Does vasopressin sustain blood pressure in conscious spontaneously hypertensive rats?
To investigate the possible role of arginine vasopressin in maintaining high blood pressure of spontaneously hypertensive rats (SHR), the effect of two arginine vasopressin pressor antagonists on mean arterial pressure and the pressor responsiveness to exogenous arginine vasopressin were studied in conscious, freely moving SHR and in Wistar-Kyoto rats (WKY). Intravenous injections of either d(CH 2 ) 5 Tyr(Me)arginlne vasopressin, 10 fj-g/kg, or dPTyr(Me)arginine vasopressin, 20 /xg/kg, had no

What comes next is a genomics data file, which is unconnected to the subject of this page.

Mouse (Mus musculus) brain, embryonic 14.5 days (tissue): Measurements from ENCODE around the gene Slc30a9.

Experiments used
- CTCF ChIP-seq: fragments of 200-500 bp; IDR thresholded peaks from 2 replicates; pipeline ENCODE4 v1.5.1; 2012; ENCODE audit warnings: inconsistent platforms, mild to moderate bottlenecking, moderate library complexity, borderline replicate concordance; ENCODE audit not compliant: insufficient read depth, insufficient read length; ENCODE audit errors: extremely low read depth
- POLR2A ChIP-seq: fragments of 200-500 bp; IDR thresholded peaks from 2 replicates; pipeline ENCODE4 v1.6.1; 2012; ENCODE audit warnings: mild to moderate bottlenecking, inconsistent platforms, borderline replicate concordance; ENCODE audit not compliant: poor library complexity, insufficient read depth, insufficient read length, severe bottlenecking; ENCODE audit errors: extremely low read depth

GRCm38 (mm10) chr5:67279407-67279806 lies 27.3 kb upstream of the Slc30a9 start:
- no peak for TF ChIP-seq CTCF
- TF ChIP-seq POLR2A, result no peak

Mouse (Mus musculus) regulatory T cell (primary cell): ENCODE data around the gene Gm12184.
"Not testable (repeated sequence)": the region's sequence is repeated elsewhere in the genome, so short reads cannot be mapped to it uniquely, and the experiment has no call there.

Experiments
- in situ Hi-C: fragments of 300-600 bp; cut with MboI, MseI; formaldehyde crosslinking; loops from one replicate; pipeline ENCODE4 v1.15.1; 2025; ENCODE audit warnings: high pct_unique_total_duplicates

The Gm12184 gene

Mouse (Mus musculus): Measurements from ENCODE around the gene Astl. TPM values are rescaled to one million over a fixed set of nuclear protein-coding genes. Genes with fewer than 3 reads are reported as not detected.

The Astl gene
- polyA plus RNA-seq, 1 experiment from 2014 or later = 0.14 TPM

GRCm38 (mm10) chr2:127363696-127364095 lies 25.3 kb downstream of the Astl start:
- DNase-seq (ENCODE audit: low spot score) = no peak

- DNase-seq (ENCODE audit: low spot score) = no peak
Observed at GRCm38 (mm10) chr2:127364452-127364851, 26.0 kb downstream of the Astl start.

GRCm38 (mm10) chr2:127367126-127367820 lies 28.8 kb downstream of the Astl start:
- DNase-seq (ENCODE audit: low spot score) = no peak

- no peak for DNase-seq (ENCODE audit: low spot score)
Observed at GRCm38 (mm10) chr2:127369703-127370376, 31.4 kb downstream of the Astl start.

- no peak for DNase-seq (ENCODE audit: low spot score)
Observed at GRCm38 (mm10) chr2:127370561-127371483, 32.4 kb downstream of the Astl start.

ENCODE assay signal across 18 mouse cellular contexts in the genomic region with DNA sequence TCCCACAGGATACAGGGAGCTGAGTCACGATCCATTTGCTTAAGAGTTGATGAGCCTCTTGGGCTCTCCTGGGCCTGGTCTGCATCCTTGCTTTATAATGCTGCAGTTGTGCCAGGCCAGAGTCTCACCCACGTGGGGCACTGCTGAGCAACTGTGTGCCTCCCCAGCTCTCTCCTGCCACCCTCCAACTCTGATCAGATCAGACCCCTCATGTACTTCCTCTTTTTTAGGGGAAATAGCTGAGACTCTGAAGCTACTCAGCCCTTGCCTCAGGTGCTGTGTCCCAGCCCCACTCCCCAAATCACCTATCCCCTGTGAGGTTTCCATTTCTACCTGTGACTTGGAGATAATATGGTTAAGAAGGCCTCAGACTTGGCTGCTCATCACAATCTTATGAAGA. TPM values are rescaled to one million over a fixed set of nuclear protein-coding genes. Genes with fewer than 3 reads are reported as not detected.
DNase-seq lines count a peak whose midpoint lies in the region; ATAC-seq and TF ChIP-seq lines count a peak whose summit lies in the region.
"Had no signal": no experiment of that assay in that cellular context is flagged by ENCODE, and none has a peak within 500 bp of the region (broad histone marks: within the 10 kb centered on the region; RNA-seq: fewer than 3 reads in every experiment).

... 20 /xg/kg, had no effect on mean arterial pressure or heart rate of normohydrated SHR, although both antagonists almost completely abolished the pressor response to exogenous arginine vasopressin. Furthermore, dPTyr(Me)arginine vasopressin was ineffective in eliciting a depressor response, even after 24 or 48 hours of water deprivation. During converting enzyme inhibition with SQ 20881, mean arterial pressure and heart rate remained unchanged following arginine vasopressin blockade in both normohydrated and fluid-restricted animals. o-Adrenergic receptor blockade reduced the blood pressure of normohydrated SHR, from 160 ± 7 to 81 ± 8 mm Hg. When dPTyr(Me)arginine vasopressin was given during a-adrenergic receptor blockade there was a small, transient fall in mean arterial pressure. The pressor responsiveness to exogenous arginine vasopressin was similar in hypertensive and normotensive rats. These results suggest that arginine vasopressin does not function as an important pressor hormone in conscious SHR. (Hypertension 8: 514-519, 1986) KEY WORDS • vasopressin pressor antagonists • pressor responsiveness • water deprivation • converting enzyme blockade • a-adrenergic receptor blockade • mean arterial pressure From the Fischer-